The Scottish Government has hit back at criticism by fishermen and Western Isles Councillors in regards to the consultation period for Marine Protected Areas (MPAs).
Environment Secretary, Richard Lochhead had come under fire for announcing a four week consultation for the controversial MPAs which would take in the Christmas holiday period.
Last Friday the Scottish government announced two fishing areas around the islands, near Mingulay and St Kilda will close.
A further two key fishing grounds for island boats, around the Small Isles and Wester Ross, will be involved in the new consultation period.
Councillor Uisdean Robertson from Comhairle nan Eilean Siar, who chairs the joint Fisheries Industry Group formed to fight the closures, said: “We were stunned that two valuable areas have been closed without listening to the local community, and with no further discussion.”
However a Scottish Government spokesperson disputed that no communication with the community had taken place, they stated: “We have had extensive consultation with stakeholders over the 20 weeks public consultation on the management of these sites.
“In response to that consultation we have made further changes to three of the sites and are now consulting on these changes and would urge all those with an interest to respond to by 17th January.”
The Scottish Government has stated that it believes MPAs will improve marine conservation.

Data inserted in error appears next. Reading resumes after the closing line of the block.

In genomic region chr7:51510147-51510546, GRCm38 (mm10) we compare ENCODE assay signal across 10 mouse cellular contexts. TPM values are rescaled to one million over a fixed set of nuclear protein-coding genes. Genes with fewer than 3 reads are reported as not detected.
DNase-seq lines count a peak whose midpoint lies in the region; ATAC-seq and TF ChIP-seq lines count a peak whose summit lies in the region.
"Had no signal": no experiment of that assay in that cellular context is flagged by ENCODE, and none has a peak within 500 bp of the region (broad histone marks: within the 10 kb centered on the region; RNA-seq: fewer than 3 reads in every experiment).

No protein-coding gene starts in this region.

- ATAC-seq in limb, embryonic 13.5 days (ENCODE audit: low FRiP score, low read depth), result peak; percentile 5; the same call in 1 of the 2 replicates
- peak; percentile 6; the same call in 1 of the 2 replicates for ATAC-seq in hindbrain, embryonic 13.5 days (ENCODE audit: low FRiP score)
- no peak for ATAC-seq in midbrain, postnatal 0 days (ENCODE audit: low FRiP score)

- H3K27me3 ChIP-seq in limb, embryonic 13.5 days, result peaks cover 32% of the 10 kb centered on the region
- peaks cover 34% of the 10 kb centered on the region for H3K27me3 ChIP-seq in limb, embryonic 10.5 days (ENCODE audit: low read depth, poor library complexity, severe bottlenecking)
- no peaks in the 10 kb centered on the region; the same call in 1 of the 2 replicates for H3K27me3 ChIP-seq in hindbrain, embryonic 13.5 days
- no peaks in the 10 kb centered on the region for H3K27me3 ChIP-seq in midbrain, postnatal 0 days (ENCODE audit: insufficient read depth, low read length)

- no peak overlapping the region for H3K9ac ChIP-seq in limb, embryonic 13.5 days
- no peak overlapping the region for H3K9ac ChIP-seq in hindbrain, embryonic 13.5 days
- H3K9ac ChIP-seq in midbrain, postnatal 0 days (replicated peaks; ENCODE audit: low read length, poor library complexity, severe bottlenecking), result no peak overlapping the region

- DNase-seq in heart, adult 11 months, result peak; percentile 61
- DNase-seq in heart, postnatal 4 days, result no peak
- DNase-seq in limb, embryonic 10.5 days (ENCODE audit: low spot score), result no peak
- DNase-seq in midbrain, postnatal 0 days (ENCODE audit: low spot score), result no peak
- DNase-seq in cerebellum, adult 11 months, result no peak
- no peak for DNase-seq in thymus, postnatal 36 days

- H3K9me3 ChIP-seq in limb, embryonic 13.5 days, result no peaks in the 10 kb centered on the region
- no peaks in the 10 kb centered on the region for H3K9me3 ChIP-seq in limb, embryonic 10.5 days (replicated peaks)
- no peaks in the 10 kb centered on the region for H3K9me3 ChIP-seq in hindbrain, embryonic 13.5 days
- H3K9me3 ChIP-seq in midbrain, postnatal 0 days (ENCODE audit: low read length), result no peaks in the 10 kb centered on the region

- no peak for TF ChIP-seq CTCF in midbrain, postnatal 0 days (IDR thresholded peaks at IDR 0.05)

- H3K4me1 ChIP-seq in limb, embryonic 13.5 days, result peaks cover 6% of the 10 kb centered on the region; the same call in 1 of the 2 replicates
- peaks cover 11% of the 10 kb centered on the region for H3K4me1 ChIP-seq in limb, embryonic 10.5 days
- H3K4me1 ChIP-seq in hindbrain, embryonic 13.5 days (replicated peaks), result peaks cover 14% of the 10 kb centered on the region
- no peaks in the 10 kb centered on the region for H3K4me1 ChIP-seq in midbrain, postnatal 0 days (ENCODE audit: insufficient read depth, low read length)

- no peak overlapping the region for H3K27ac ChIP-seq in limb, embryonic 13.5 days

It is hoped the designation will protect kelp and rocky reefs to reduce coastal erosion, and seagrass beds which capture and store carbon and provide nursery habitats.
The Scottish Government designated 30 MPAs last year and subsequently consulted on the associated management measures for a total of 20 sites.
The MPA network covers only four per cent of Scottish inshore waters, and it is estimated that the direct economic impact on the fishing industry will be very low - around 0.25 per cent of its combined earnings.
To help minimise any local impact, Mr Lochhead has announced a three point plan including:
• An environmental monitoring strategy, including opportunities for vessels to participate with funding of up to £500,000 over three years.
• Resources for diversification will be an early priority for the European Maritime and Fisheries Fund.
• A commitment to undertake a robust economic study in a year’s time to assess the impact on coastal communities.
Mr Lochhead said: “We need to take decisive action to conserve our precious and valuable marine environment and biodiversity. Our MPAs are widely supported, and will protect important seabed features, such as maerl beds which provide habitat for scallops, and species such as horse mussels which improve our water quality.
“We have received a range of different views on our proposals from communities, stakeholders, and the fishing industry – including many in the static sector who support our proposals whilst others have expressed concern.
“As a result, I have made changes where I can to reduce any potential economic impact while still protecting the integrity of our initial proposals and desire to protect and conserve the marine environment for future generations.
“It’s important that our management measures differentiate between high and low impact fishing activities. While our analysis tells us the overall impact on fishing will be low, at around 1.7 per cent of affected vessel landings, I have put in place measures to help mitigate any impact.
“We must balance the interests of protecting Scotland’s marine environment with wider interests, particularly those of the fishing industry. However, failure to protect coastal areas would result in permanent damage to habitats and the fish stocks they support – that is the real risk for our coastal communities.”